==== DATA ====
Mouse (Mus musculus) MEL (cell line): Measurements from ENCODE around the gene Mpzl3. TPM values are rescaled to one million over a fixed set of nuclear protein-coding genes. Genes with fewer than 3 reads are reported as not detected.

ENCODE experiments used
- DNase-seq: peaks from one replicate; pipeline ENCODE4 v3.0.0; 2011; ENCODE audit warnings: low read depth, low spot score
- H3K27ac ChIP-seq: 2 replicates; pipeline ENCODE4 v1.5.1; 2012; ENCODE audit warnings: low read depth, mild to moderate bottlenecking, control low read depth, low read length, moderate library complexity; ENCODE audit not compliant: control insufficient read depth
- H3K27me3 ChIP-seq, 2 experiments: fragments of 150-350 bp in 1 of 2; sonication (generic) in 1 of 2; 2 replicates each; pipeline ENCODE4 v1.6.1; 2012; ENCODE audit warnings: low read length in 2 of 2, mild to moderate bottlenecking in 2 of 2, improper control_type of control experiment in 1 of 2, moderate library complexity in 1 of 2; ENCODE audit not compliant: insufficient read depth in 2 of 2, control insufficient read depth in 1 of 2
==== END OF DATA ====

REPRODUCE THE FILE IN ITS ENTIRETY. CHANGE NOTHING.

Mouse (Mus musculus) MEL (cell line): Measurements from ENCODE around the gene Mpzl3. TPM values are rescaled to one million over a fixed set of nuclear protein-coding genes. Genes with fewer than 3 reads are reported as not detected.

ENCODE experiments used
- DNase-seq: peaks from one replicate; pipeline ENCODE4 v3.0.0; 2011; ENCODE audit warnings: low read depth, low spot score
- H3K27ac ChIP-seq: 2 replicates; pipeline ENCODE4 v1.5.1; 2012; ENCODE audit warnings: low read depth, mild to moderate bottlenecking, control low read depth, low read length, moderate library complexity; ENCODE audit not compliant: control insufficient read depth
- H3K27me3 ChIP-seq, 2 experiments: fragments of 150-350 bp in 1 of 2; sonication (generic) in 1 of 2; 2 replicates each; pipeline ENCODE4 v1.6.1; 2012; ENCODE audit warnings: low read length in 2 of 2, mild to moderate bottlenecking in 2 of 2, improper control_type of control experiment in 1 of 2, moderate library complexity in 1 of 2; ENCODE audit not compliant: insufficient read depth in 2 of 2, control insufficient read depth in 1 of 2